The Art of Potato Harvesting

I’ll admit it.  I JUST finished harvesting our potatoes.  On December 29.  I’ve come to the following conclusion:

The art of harvesting potatoes is hand-tilling the garden with your trusty shovel while hunting for those delicious tubers but only finding rocks.


That’s right.  Rocks.  Lots of them.  In a yard/garden of dirt.  Granted, there were some potatoes yet to be found (I did harvest about a row and a half several months ago), and miraculously they were still good enough to put together for supper, but the potatoes were just one thing on the list of neglect and roller coaster ride of the year we called 2019.  At least Farm Dog Raisin was around to “help”!

There were several fun things that happened in 2019, such as Dad’s chickens, getting married, and … well … something else I’m sure.  But we had such a crazy, oftentimes difficult, year that we were quite excited for the new year to get here.  I’m reminded of my own post about Resiliency and how important it was for us to go through the hard and bad times so we can appreciate the easy and good times so much more.

Many of the blogs I follow have already sent out their year wrap-up, but I’m kind of happy with the fact that this next post falls in New 2020.  We’re not looking back on a lot from 2019 for all the dark corners it brought (Colton taught me that in my ever-fretful mind of dwelling on the past), but instead look to the future.

Funny enough – I’ve already had a “seed swap” with a friend!  She’s been doing a garden for a couple years now and is probably far more advanced than I, but we had so much fun ogling over beautiful seed catalogs, hoarding some of our favorite seeds but exchanging others so we may both enjoy the fruits of our labors.  We might even have “weeding parties” to make that unbearable task more fun!  (So if you’re in the neighborhood and want to join us – come on over!)  There are still a few more things I would like to add to my garden this year, but hopefully I have most of my seeds ready.

I realized last year that I was not meant to grow tomatoes and peppers (again).  I was so hopeful doing the winter sowing thing, but, alas, my dedication (or lack thereof) never really paid off.  I may try again just because I have seeds from several varieties I wanted to try just for fun, and I couldn’t say no to MIgardener’s sales!

Other garden goals?  I have a strange love of beans – their colors, mostly – although we never ate beans much growing up, and I’m looking forward to growing a few varieties of those as well.  The last two years has been an utter failure for sweet corn and with Colton’s obsession for the veggie we need to figure out a solution – perhaps amend with fertilizer or a new location all together.  We grew Indian corn last summer with some success and, to be honest, I’ve acquired a fascination with the mass amounts of varieties and dream of having several different ones to grow and offer.  Who knew there were over 50 kinds of Indian corn!?  Corn for flower, meal, popping … along with the massive amount of heritage bean varieties, our ancestors and indigenous people really knew what they were doing!  But that is for another post …  (light bulb – thanks for the idea!).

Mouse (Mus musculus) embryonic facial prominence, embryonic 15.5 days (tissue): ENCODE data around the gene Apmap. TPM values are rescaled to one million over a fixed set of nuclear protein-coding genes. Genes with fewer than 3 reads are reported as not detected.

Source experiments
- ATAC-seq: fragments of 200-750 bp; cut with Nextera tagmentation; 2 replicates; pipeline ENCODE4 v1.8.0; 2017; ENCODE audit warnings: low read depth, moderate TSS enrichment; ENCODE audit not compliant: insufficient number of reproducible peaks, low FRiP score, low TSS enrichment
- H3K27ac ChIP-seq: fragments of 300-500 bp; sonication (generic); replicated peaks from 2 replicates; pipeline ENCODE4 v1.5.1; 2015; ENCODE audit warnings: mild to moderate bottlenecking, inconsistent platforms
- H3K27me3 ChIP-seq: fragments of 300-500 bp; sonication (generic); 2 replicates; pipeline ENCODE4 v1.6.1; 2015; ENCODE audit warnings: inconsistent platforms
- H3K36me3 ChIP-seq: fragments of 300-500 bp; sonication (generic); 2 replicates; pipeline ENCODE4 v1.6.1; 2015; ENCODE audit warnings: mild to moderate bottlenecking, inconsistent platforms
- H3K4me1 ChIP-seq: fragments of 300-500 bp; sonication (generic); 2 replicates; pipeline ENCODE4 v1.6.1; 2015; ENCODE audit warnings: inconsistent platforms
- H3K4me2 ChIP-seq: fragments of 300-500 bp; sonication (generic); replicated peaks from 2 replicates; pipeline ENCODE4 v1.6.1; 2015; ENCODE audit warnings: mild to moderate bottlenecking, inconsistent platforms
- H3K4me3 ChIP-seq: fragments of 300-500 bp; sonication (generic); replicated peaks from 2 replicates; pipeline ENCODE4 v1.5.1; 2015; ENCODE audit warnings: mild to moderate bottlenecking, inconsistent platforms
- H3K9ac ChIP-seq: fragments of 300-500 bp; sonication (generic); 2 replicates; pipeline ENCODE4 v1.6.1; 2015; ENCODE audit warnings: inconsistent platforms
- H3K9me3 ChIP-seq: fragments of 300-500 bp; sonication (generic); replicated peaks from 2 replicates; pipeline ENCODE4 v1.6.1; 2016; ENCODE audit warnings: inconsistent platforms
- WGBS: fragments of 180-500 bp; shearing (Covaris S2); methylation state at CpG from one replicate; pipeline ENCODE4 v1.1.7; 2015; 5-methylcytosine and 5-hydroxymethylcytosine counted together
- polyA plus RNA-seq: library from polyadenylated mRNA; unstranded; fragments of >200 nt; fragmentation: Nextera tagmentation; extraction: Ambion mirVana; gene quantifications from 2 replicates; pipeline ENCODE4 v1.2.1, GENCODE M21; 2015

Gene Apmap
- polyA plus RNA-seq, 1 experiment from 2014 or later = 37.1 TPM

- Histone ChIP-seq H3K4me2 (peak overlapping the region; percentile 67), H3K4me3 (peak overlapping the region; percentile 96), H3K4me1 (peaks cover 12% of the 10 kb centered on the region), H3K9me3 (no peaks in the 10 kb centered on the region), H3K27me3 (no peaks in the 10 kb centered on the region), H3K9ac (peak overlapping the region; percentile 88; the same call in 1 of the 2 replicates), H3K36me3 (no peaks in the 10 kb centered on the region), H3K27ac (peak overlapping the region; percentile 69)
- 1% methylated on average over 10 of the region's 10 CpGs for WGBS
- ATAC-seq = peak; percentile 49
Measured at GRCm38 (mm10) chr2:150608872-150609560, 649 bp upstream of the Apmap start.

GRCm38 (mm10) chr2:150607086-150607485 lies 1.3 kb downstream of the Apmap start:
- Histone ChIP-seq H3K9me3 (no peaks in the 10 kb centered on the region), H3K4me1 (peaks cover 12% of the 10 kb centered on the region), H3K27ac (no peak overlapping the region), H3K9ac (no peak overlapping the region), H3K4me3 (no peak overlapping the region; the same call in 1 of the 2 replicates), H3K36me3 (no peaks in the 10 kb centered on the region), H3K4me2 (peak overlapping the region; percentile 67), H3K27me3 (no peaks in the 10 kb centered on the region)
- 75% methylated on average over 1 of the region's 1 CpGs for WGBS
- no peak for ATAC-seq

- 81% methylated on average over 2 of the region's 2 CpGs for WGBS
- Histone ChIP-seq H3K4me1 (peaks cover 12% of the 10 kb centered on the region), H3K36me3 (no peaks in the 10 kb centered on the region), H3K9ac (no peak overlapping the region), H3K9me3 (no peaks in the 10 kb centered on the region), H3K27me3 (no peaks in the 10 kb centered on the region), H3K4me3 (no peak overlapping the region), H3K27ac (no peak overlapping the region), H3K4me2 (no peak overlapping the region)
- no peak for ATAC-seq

A few weeks ago I splurged and purchased lumber to make a raised bed.  Still need to fill it with dirt (do I pay an exorbitant amount for “clean” dirt or shovel in from a stockpile riddled with weeds??).  I’m hoping to move at least the two perennial herbs there (if they survive the winter) and expand the herb garden.  I’m also hoping to add a bay tree … it’s still sketchy on if it would survive our zone 5 winters, but there’s hope!  I’m not a good house plant person, so it’s death may be inevitable.

Of course, we keep plugging away on the barn.  It’s not finished by any means, but we’re happy to get little pieces accomplished and that the winds haven’t taken down our hard work.

Of course we still have chicken stories!  Dad didn’t have a heated waterer for the girls, so he put a heat lamp on it to keep it from freezing.  With 20 chickens remaining (we lost a few due to predators), we went from about 15-16 eggs per day to 18-20!  They just don’t understand winter!  Don’t forget – sign up for our newsletter (right now about once a month) and you can get a free download!

Winter Chickens
The girls were timid of the snow at first but they still come running to greet you! When I bring out the phone they get more curious and closer to inspect.

So – so long 2019!  May 2020 bring us new adventures!

What about you?  Are you happy for the new year to turn over?  What are your goals for 2020?  Please tell us in the comments or send us an email!  Also consider signing up for our newsletter!


3 Comments Add yours

  1. Jennifer Jaquay says:
    I’ve always wanted to try this…but I haven’t yet. What do you think?

    Liked by 1 person

    1. I’ve debated about trying that too! I’ve heard good and “mediocre” just because of the way potatoes grow. The theory is piling the dirt on top keeps them growing more potatoes (which, they must if so many people do it) but then there’s the theory that the plant will only produce so much regardless of how high you pile the dirt. May have to try it! If you do – let me know how it works out!!


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